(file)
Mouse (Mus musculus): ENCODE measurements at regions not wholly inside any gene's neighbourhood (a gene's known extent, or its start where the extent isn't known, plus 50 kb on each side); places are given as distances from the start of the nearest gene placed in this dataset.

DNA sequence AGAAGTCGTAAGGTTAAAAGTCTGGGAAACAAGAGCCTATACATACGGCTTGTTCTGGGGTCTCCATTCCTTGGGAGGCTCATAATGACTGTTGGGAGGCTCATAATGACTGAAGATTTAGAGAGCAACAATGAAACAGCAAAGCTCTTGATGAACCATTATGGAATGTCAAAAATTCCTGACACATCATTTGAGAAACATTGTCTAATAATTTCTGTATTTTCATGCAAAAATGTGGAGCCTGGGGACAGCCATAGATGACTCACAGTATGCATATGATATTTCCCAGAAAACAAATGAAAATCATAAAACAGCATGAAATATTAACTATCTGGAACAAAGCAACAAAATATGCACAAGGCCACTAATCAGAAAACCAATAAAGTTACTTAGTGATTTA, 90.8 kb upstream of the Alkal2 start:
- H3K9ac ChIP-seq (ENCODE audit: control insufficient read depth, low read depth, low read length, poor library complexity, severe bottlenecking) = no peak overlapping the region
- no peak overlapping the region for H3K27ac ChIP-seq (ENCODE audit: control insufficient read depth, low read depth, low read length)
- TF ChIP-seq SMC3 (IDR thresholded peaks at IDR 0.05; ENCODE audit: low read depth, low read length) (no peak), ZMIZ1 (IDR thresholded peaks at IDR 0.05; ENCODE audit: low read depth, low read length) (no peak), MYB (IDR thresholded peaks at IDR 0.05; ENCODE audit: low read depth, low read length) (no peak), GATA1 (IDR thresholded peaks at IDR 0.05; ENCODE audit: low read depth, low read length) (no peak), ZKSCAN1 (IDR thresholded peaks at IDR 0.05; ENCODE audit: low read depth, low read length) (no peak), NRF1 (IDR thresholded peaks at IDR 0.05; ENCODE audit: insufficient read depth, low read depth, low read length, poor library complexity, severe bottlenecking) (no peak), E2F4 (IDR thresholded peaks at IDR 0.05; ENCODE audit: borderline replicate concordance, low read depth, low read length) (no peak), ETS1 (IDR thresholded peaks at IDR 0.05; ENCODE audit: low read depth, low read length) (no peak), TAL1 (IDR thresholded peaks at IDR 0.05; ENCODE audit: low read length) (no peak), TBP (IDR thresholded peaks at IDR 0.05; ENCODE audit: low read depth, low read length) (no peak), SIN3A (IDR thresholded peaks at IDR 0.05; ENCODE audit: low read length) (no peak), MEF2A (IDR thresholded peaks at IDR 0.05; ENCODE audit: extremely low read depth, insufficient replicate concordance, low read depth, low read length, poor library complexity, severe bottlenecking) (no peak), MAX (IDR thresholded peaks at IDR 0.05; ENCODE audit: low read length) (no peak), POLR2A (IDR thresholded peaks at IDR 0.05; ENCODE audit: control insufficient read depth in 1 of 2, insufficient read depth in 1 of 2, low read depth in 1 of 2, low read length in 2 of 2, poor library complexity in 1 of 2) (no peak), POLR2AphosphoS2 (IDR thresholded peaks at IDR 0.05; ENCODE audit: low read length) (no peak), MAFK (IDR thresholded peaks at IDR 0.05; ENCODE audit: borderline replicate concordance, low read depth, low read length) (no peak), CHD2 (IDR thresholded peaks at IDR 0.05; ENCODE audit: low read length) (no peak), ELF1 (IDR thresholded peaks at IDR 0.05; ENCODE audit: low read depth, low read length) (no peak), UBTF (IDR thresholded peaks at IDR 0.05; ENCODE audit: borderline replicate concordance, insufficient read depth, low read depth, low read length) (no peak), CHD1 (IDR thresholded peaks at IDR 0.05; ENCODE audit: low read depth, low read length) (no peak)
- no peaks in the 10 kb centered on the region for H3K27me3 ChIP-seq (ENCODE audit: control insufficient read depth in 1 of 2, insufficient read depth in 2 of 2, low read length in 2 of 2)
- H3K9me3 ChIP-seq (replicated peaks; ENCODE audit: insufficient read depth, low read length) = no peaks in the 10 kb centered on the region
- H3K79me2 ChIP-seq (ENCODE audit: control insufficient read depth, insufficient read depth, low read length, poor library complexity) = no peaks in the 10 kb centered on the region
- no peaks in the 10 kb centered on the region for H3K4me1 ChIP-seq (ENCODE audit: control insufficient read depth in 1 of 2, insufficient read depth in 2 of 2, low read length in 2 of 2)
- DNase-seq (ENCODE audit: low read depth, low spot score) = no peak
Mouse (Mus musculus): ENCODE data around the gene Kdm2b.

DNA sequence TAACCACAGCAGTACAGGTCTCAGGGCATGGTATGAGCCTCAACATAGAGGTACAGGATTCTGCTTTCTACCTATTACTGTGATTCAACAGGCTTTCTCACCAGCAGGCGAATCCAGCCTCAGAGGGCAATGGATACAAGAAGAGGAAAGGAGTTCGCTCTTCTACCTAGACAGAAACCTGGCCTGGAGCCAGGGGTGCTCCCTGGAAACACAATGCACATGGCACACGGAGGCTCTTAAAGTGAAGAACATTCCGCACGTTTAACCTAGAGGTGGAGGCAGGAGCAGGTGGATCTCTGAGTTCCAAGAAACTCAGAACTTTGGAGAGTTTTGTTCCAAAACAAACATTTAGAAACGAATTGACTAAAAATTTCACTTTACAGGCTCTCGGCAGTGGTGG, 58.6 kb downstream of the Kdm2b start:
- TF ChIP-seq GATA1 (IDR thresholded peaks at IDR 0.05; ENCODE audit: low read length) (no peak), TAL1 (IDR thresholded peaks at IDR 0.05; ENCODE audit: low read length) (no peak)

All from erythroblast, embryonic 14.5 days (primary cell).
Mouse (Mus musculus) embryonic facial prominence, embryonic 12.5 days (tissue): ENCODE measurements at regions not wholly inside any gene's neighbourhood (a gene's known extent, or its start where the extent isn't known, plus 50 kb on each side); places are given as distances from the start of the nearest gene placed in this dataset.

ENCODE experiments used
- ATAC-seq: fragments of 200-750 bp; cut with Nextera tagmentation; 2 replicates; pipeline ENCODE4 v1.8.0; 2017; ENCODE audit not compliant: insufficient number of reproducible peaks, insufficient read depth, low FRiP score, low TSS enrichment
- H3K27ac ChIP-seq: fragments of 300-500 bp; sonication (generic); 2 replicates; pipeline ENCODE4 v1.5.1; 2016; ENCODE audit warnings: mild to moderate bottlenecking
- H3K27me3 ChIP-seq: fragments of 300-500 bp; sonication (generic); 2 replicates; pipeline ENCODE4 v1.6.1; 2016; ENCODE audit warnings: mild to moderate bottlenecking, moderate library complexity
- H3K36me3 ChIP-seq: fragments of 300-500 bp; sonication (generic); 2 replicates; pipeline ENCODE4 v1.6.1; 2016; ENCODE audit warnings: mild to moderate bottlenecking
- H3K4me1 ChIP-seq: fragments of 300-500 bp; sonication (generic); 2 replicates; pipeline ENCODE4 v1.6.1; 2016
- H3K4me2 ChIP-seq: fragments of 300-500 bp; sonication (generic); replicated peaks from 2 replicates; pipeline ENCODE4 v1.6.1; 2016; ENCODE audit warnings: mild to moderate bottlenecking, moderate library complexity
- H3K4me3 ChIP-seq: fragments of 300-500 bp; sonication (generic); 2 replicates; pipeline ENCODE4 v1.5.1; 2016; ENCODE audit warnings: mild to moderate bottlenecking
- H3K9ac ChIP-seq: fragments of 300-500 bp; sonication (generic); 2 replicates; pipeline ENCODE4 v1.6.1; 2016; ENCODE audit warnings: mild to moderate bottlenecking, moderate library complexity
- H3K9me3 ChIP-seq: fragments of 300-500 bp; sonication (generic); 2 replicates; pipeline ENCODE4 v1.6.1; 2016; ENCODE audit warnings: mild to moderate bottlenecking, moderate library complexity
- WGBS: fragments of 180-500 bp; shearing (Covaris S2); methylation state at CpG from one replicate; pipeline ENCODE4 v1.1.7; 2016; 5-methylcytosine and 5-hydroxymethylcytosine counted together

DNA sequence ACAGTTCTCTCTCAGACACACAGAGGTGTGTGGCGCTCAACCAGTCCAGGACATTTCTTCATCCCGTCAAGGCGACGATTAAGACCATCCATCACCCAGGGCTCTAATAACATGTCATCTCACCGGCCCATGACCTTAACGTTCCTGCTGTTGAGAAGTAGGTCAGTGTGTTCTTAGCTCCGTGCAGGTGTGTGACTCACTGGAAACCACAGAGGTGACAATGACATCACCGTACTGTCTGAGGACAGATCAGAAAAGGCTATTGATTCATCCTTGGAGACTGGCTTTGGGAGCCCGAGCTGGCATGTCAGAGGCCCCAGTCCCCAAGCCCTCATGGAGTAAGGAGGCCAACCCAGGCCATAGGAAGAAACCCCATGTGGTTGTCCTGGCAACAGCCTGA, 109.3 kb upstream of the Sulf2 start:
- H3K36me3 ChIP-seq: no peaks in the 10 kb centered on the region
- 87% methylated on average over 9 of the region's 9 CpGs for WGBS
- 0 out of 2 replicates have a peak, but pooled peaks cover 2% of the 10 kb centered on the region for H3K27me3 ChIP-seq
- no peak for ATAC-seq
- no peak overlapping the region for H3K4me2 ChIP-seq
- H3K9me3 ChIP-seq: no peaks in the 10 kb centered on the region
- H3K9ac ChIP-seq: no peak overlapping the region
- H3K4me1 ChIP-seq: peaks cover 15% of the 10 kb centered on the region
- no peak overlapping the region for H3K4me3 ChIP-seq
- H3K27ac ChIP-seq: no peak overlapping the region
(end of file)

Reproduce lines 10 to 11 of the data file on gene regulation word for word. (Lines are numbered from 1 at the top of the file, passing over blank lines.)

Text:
- DNase-seq (ENCODE audit: low read depth, low spot score) = no peak
Mouse (Mus musculus): ENCODE data around the gene Kdm2b.